This fresh red pepper paste is popular among those Russians who like spicy foods. Use this as a condiment to accompany grilled meats, or stir a tablespoon or two into soups and stews, as a flavor enhancer. You can find other recipes and read about the Russian Far East in the article Siberian Hot StuffBy Sharon Hudgins
The ingredients of this specialty from Russia are similar to the traditional Mexican pico de gallo salsa with the exception that celery replaces tomatoes and dill is added. Georgians spread it thickly onto a piece of lavash (Georgian bread) and wolf it down no matter how many chiles are added to it. Please note that this recipe requires advance preparation, as the adzhiga tastes better when it's served 1 to 3 days after making.
This South American paste can be used as a substitute whenever fresh chiles are called for. It will keep for two weeks or more in the refrigerator; for longer storage, increase the vinegar and reduce the amount of olive oil. For a red paste, substitute 15 dried New Mexican red chiles, soaked in water. For a green paste, substitute 10 New Mexican green chiles, roasted, peeled, and chopped. For a much hotter paste, add 5 habanero chiles. All chiles should have the seeds and stems removed.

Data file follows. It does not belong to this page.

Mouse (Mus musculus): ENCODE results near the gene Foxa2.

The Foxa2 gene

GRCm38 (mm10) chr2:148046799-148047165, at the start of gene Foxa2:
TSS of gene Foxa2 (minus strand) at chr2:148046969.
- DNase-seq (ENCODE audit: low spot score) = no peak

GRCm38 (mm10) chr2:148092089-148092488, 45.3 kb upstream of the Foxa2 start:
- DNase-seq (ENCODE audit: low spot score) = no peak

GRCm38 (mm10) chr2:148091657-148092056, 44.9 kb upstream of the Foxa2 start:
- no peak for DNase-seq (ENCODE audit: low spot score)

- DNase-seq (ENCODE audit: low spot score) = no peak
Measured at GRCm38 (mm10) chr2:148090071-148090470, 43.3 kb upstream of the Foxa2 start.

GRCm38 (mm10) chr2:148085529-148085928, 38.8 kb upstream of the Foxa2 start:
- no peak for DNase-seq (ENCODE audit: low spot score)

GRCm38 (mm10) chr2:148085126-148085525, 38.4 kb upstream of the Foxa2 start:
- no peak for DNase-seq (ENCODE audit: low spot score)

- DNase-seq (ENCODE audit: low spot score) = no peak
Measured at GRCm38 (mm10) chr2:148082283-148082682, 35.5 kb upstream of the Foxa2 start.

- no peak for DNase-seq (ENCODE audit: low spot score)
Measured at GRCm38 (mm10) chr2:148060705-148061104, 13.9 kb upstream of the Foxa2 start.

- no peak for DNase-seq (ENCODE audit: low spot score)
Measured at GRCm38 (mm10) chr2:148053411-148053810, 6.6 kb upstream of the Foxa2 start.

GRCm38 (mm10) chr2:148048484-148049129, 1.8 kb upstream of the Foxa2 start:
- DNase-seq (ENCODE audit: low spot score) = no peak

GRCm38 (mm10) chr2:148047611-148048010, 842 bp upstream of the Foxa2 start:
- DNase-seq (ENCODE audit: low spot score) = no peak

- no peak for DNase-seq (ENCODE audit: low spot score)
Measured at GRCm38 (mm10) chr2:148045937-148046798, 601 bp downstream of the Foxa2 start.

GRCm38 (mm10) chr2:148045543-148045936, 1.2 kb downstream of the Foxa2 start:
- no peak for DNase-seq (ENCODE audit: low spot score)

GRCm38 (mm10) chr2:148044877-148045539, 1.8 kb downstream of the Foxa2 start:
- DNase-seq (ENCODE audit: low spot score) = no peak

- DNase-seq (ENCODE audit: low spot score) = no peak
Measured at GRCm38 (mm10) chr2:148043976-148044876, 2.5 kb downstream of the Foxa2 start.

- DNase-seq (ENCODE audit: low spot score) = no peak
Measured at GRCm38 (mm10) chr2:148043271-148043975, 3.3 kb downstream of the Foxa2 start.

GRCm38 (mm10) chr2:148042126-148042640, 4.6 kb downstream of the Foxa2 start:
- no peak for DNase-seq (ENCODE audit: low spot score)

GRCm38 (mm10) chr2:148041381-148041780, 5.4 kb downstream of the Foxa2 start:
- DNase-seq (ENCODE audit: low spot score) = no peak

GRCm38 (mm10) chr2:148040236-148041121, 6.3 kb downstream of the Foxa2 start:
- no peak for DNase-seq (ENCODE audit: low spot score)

When I write “flavored,” I mean it, as I have chosen the chiles that impart the most distinct flavors. The raisiny flavor of the pasilla melds with the apricot overtones of the habanero and the earthiness of the New Mexican chile to create a finely-tuned fiery sipping vodka. Of course, use an excellent vodka like Stolichnaya or Absolut. Note: This recipe requires advance preparation.
This sauce is an excellent accompaniment to grilled meats, including sausages, as well as cold meats (beef, tongue, pork, ham) and smoked fish (salmon, sprats). You can find this recipe and others in the article Siberian Hot Stuff By Sharon Hudgins
Using a commercial salsa as a base for this soup makes it quick and easy to prepare as well as allowing you to choose your spice level from mild to wild. The heat of the salsa will intensify, so I won’’t use anything that is too hot or a salsa that is habanero based. This simple soup can also be expanded to a more hearty soup, with the addition of ingredients such as cooked pinto or black beans, chicken or turkey, or even whole kernel corn. Add these to the soup after it has been pureed. For a taste of green chile, chicken enchiladas in a soup bowl, just use green chile salsa and chicken.